North Kenya Expedition Part 2
Encountering the El Molo on the Jade Sea
Continued from Part 1>>
…The road is treacherous. With sudden drops and loose gravel, It is advised to drive at a slow and manageable pace. A few minutes past nine pm we are finally driving through Loiyangalani town. We are unsure of where Malabo Guest house is but we meet a Good Samaritan on the road who actually turns his bike around and takes us all the way! We are already feeling very welcomed by this small town. Exhausted and hungry, we pitch camp, eat dinner and go to bed sometime after midnight.
02 Oct 2016
After a late night of star gazing and abstract thoughts, I’m awakened by the growing heat. Coming out of my tent, I can finally see the landscape in the daylight. The view is really something. It’s kilometers of flat land which opens up to the blue green waters of Lake Turkana. It’s such a beautiful sight to wake up to. We get ready, have breakfast and are off to see the area. El Molo Bay Primary school on the eastern shores of Lake Turkana is our first stop. To say I’m overwhelmed is an understatement. We meet the deputy head teacher, a lovely lady who tells us of the hardships that the school faces.
School attendance is low because of the nomadic lifestyle of the communities and it drops even lower for the girl child. The school is in a dilapidated state but it has about 375 children and their thirst for knowledge and education is unparalleled. In addition, the teachers’ passion is unmatchable. When she speaks of her students, tears of passion and pain actually well up in her eyes and it’s impossible to not get caught in it too. I’m finding it hard to believe that this is actually Kenya. It’s so far removed from the life we live in the city. From the early marriages to the tribal clashes, it’s a testament to the power of knowledge and education to see a group of people living in this school as a family, undivided by tribe or clan or gender. We move on the El molo village right on the shore of the Lake. The El molo are one of the smallest tribes in Africa (300 hundred remaining of whom only 7 ethnic speaking Elmolo).
“I have come to accept that I can’t experience everything in this lifetime,
but what I can, I will experience deeply.”
Here we meet people little disturbed by the trappings of modern life. Most of the adults are dressed in traditional regalia while the children are dressed in old modern yet simple clothing such as t-shirts. The houses in the village are Manyattas made of twigs and mud in the traditional circular shape however it is quite strange to see a solitary solar panel on one of the Manyattas which is an interesting juxtaposition with the archaic setting. After a short hike up a small hill we arrive to a lookout point where we can see the beauty that is Lake Turkana. Here, I make friends with the children and I am introduced to their culture through folklore and oral tradition. They speak of legends where snakes are elders sent to protect children and how one must never use the left hand to cook food as it is cursed.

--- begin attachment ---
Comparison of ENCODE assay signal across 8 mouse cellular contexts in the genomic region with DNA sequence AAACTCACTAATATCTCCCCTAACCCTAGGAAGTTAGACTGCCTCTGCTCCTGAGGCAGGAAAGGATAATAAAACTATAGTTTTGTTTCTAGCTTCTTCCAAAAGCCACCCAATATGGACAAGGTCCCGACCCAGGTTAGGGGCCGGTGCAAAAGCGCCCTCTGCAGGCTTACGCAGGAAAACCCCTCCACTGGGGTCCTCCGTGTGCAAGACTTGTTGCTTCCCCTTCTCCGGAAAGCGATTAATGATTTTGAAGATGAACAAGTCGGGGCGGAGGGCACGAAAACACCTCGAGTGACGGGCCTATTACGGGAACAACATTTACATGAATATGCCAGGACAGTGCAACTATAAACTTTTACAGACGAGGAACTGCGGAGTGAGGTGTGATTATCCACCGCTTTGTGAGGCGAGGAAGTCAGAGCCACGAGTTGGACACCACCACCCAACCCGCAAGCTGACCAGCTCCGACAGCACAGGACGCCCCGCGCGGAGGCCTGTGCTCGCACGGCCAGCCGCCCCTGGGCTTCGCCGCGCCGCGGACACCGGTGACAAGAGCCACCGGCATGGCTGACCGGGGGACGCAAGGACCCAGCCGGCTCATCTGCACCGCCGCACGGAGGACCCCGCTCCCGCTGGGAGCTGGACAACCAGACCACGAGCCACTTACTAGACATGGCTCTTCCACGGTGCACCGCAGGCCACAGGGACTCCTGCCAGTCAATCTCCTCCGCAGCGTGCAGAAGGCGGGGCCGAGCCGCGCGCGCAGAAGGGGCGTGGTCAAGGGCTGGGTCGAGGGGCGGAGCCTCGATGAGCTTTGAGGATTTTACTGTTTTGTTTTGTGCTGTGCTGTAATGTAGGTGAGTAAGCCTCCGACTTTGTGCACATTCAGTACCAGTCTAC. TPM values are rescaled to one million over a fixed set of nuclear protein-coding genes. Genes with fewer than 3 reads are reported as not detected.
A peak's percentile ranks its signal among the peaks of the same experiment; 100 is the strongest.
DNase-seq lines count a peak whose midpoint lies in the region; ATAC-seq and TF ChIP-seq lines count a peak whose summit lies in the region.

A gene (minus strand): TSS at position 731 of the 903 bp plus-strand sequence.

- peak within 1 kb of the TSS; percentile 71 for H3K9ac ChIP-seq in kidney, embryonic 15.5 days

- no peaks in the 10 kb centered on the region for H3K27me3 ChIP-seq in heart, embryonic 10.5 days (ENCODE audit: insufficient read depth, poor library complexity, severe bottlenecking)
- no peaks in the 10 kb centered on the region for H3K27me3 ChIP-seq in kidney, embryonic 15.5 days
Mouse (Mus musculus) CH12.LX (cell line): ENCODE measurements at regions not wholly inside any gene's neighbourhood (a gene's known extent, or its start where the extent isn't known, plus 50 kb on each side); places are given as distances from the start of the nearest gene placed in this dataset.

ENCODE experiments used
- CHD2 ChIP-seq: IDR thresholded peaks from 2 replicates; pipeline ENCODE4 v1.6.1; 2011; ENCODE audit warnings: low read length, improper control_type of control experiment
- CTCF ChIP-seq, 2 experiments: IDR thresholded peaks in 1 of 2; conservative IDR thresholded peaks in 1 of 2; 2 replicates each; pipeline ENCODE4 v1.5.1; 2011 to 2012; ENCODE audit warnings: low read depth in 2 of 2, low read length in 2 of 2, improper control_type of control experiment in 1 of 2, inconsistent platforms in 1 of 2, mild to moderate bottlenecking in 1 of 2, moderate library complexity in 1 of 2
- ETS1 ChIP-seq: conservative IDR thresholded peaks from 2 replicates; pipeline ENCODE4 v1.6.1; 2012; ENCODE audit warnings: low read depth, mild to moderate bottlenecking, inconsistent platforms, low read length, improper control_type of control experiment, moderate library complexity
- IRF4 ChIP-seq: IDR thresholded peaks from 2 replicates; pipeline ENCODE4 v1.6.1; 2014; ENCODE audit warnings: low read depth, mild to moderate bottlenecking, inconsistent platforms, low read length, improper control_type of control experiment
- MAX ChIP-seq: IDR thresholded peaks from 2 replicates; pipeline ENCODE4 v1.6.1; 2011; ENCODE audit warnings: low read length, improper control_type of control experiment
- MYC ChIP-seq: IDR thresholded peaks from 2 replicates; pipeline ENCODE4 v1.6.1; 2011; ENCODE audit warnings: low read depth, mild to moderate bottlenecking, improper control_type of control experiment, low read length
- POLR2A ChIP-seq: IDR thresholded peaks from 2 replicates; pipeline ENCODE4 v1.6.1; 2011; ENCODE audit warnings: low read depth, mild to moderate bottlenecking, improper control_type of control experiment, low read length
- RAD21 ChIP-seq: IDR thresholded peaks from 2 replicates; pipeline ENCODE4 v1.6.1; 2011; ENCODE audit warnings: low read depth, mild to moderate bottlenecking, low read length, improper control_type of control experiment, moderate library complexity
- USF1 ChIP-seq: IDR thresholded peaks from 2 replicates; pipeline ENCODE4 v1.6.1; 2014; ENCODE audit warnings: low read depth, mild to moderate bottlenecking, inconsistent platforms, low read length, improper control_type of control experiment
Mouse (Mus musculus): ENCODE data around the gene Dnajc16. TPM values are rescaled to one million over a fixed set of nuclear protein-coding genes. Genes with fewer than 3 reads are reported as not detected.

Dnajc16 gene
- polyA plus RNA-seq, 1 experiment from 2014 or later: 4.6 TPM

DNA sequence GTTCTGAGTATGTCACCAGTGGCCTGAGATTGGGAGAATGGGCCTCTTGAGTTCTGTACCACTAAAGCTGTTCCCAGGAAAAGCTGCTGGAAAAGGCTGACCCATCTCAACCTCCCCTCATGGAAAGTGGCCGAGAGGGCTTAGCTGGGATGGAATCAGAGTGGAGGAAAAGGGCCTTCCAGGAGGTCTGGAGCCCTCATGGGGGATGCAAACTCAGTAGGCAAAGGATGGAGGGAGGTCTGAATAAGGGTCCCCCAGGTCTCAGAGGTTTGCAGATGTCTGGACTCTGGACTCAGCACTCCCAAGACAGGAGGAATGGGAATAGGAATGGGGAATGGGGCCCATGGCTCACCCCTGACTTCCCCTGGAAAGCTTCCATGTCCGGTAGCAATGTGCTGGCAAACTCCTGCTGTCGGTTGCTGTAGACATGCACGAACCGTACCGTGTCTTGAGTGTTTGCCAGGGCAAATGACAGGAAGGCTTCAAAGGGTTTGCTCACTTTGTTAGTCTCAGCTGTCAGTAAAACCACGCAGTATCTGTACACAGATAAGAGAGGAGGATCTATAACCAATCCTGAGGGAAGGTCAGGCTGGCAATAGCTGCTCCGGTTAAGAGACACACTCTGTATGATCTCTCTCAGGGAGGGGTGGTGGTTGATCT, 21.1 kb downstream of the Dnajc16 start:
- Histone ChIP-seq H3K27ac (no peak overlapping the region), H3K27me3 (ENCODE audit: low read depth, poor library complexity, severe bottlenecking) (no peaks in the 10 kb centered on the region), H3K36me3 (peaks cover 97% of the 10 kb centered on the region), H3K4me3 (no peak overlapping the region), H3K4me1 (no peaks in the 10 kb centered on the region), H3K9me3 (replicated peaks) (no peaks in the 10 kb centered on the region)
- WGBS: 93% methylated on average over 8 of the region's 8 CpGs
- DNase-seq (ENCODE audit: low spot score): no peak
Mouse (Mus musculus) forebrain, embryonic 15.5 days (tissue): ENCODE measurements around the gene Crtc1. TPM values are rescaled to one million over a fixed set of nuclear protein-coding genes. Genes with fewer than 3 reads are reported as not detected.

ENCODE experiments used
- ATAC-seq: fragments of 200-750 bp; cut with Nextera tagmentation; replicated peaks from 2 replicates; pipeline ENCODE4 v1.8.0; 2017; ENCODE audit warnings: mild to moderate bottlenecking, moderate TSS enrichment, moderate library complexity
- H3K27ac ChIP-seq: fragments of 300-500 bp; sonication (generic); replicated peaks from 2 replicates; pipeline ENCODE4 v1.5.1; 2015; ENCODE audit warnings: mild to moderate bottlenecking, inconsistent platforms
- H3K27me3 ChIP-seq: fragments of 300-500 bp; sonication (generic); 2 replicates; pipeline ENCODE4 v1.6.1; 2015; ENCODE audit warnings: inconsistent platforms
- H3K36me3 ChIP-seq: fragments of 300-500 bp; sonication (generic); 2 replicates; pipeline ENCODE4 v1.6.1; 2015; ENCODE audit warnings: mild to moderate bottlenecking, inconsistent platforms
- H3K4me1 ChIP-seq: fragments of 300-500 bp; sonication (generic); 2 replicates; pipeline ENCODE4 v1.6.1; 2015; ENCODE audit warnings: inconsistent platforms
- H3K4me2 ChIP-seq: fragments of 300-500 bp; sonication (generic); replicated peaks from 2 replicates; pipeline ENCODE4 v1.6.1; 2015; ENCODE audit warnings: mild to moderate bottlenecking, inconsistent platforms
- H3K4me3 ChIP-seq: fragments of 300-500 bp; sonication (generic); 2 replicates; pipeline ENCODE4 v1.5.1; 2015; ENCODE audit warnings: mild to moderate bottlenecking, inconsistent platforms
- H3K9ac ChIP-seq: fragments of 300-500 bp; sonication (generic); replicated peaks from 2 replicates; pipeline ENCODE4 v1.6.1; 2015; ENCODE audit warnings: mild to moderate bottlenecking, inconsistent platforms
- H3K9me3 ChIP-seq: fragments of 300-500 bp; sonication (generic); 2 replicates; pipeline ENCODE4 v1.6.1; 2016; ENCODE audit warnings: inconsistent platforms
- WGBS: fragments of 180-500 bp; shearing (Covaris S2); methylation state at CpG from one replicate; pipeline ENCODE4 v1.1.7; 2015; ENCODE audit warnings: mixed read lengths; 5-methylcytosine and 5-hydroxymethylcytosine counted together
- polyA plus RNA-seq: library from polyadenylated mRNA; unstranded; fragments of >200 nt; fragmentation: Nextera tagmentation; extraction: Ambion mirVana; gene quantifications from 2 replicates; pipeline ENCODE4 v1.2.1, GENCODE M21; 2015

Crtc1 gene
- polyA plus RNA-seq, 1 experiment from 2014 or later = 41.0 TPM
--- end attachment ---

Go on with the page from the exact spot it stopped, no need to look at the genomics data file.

The Loiyangalani Desert Museum is on the edge of a cliff overlooking the Lake. It is structured in a circular pattern which means the Lake is visible from every angle. It costs 100 shillings for a Kenyan citizen to enter the museum. Here, we are introduced to the various tribes that live on the Eastern shores of Lake Turkana such as the Turkana, El molo, Dasanach and Gabbra tribes.It is interesting to be immersed in the evidence of a people with rich and beautiful culture.
“Travel is fatal to prejudice, bigotry, and narrow-mindedness,
and many of our people need it sorely on these accounts.
Broad, wholesome, charitable views of men and things cannot be acquired by vegetating in one little corner of the earth all one’s lifetime.”
We return to Malabo Resort at around 3:30, drained and tired after the scorching heat to prepare a quick lunch of cheesy beef sandwiches, cucumber salad and cold pineapple slices. We eat as we cool down and prepare to head to Oasis. The Oasis Resort is about ten minutes walking distance from Malabo Guest house and it is green and lush with many palms and grassy lawns. The gem of the place however, is the hot spring which is channeled into a swimming pool. It’s quite something to see a natural hot spring bubbling up into the pool. I almost forget I’m in a semi-arid area. It is quite easy to lose track of time in this relaxing place as it provides relief from the heat and before we know the sun is setting. The night sky is peppered with many stars and we spend another couple of hours looking up at the stars while lying in the pool that we finally leave at 9 pm. This is with great reluctance. Back at Malabo, we eat and sleep.
Watch our Part 2 Vlog series of North Kenya Expedition below: